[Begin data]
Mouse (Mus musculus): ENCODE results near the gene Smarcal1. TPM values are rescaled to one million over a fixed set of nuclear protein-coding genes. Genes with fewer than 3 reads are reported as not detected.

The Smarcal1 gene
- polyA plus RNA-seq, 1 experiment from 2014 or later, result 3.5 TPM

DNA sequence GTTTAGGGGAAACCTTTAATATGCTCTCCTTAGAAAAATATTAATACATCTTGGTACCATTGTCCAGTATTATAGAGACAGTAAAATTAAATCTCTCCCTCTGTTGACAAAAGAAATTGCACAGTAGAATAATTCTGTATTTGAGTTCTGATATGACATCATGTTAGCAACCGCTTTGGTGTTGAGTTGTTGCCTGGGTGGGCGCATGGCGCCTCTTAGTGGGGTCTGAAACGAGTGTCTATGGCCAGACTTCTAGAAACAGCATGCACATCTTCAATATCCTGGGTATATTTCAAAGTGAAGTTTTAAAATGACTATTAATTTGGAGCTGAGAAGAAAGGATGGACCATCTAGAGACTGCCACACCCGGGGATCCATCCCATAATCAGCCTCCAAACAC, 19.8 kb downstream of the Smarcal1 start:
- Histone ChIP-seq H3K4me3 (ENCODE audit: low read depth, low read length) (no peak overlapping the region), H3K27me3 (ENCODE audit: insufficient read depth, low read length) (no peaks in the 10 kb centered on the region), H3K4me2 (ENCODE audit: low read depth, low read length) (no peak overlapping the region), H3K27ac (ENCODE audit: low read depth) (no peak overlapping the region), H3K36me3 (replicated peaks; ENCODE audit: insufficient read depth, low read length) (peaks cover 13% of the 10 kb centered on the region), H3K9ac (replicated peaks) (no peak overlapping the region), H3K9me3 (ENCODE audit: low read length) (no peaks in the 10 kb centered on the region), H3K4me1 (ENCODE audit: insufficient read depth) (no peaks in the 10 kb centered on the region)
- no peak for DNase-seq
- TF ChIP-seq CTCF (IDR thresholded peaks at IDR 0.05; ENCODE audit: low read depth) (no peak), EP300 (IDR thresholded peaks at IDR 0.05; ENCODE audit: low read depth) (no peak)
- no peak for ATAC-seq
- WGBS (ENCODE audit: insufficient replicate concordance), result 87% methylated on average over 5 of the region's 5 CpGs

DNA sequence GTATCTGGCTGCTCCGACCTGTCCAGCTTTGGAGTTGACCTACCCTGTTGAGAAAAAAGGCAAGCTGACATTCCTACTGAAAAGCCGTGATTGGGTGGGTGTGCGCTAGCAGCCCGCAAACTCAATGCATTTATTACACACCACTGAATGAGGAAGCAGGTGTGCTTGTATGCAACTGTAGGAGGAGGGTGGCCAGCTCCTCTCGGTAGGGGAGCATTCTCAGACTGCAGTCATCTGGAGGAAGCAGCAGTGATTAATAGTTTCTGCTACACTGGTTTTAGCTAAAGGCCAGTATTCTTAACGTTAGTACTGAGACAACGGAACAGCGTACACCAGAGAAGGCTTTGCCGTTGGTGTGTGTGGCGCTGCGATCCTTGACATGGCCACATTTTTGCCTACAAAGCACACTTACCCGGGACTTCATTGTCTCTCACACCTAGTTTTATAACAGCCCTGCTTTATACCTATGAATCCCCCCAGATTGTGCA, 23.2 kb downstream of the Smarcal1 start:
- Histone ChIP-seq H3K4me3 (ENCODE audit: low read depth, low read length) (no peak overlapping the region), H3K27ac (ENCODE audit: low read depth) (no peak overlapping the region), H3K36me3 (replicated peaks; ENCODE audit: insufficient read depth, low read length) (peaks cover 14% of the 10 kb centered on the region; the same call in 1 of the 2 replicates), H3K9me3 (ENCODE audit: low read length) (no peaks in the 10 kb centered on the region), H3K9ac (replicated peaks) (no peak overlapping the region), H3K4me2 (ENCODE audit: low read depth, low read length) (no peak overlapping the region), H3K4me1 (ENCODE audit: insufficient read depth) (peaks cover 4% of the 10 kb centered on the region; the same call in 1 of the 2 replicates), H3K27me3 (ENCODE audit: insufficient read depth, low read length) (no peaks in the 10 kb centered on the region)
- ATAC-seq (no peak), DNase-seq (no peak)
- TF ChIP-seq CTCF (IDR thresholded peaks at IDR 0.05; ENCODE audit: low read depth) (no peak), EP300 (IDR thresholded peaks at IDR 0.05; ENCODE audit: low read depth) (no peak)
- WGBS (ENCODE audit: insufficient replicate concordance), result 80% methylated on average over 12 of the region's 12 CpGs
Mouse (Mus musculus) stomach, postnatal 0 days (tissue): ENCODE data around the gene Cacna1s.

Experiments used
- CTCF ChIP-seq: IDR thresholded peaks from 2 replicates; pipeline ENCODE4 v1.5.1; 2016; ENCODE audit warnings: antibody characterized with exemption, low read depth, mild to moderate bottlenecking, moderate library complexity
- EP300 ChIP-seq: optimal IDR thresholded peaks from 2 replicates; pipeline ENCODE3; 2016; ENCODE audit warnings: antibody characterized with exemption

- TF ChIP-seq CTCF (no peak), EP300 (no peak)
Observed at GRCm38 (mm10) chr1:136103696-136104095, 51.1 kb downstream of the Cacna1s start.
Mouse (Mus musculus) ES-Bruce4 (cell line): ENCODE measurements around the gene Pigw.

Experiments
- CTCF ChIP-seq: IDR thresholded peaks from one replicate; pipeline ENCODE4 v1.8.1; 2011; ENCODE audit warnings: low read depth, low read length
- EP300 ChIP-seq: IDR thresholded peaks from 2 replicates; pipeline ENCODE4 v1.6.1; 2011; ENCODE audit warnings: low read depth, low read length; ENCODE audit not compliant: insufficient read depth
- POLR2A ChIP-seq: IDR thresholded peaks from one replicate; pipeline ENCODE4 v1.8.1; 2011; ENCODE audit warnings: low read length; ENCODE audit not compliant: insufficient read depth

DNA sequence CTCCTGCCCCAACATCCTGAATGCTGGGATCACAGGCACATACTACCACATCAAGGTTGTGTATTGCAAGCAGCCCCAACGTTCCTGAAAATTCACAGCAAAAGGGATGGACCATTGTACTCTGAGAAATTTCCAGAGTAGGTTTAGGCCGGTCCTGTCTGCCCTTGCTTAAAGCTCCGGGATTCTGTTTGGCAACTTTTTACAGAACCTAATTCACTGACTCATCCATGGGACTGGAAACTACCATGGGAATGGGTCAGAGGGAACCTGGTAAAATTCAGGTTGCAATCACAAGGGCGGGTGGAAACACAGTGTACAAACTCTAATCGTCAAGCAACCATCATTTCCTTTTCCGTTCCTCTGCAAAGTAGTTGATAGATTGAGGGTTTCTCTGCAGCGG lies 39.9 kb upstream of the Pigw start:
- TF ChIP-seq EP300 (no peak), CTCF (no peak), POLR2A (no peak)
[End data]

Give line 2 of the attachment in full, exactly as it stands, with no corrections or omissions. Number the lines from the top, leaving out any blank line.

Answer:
The Smarcal1 gene